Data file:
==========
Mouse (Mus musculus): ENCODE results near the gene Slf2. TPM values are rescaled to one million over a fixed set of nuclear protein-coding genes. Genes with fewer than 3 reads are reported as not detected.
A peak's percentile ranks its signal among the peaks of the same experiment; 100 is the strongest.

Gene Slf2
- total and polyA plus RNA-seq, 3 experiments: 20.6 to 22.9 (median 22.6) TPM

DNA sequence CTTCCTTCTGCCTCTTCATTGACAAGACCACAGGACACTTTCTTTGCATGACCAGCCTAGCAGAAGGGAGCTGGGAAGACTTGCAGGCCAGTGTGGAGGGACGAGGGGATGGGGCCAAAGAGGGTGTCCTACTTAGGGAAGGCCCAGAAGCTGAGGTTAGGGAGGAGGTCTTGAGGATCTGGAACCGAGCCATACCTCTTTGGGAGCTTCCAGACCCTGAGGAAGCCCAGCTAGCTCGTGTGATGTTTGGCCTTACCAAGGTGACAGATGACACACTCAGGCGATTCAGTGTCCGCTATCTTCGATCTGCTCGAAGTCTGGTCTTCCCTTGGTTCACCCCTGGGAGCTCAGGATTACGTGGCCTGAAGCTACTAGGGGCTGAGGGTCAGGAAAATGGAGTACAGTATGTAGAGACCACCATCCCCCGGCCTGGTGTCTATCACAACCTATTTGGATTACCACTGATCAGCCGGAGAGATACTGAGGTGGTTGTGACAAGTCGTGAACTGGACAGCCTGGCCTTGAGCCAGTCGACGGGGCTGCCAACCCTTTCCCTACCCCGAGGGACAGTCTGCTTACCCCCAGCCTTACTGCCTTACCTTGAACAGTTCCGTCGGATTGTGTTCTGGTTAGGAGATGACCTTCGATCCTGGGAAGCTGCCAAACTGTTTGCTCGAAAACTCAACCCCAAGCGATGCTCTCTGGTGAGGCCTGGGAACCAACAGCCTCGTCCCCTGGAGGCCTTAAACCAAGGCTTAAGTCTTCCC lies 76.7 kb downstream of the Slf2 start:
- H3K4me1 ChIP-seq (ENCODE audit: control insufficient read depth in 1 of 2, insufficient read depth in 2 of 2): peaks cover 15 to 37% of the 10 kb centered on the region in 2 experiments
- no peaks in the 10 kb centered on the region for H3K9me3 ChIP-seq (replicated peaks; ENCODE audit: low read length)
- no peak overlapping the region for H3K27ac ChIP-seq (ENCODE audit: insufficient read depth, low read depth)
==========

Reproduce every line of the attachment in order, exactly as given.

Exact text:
Mouse (Mus musculus): ENCODE results near the gene Slf2. TPM values are rescaled to one million over a fixed set of nuclear protein-coding genes. Genes with fewer than 3 reads are reported as not detected.
A peak's percentile ranks its signal among the peaks of the same experiment; 100 is the strongest.

Gene Slf2
- total and polyA plus RNA-seq, 3 experiments: 20.6 to 22.9 (median 22.6) TPM

DNA sequence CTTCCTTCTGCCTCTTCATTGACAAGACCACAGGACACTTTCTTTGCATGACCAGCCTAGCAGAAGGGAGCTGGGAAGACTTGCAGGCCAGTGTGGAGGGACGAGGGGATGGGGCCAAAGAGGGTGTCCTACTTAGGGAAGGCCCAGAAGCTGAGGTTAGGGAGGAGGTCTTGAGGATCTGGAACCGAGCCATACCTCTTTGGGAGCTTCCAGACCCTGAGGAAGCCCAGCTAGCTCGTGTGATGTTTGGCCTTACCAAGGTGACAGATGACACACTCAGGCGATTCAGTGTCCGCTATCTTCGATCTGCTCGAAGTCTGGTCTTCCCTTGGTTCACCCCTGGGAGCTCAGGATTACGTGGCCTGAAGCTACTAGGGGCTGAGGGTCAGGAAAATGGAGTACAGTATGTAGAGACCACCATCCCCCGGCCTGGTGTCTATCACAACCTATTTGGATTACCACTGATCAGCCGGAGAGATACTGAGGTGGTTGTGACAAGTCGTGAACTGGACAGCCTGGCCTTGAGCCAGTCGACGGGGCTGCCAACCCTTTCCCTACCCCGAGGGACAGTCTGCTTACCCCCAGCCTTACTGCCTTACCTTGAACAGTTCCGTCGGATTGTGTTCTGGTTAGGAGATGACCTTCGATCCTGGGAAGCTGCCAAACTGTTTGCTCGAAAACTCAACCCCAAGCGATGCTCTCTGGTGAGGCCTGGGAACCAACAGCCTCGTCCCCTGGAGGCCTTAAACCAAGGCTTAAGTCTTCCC lies 76.7 kb downstream of the Slf2 start:
- H3K4me1 ChIP-seq (ENCODE audit: control insufficient read depth in 1 of 2, insufficient read depth in 2 of 2): peaks cover 15 to 37% of the 10 kb centered on the region in 2 experiments
- no peaks in the 10 kb centered on the region for H3K9me3 ChIP-seq (replicated peaks; ENCODE audit: low read length)
- no peak overlapping the region for H3K27ac ChIP-seq (ENCODE audit: insufficient read depth, low read depth)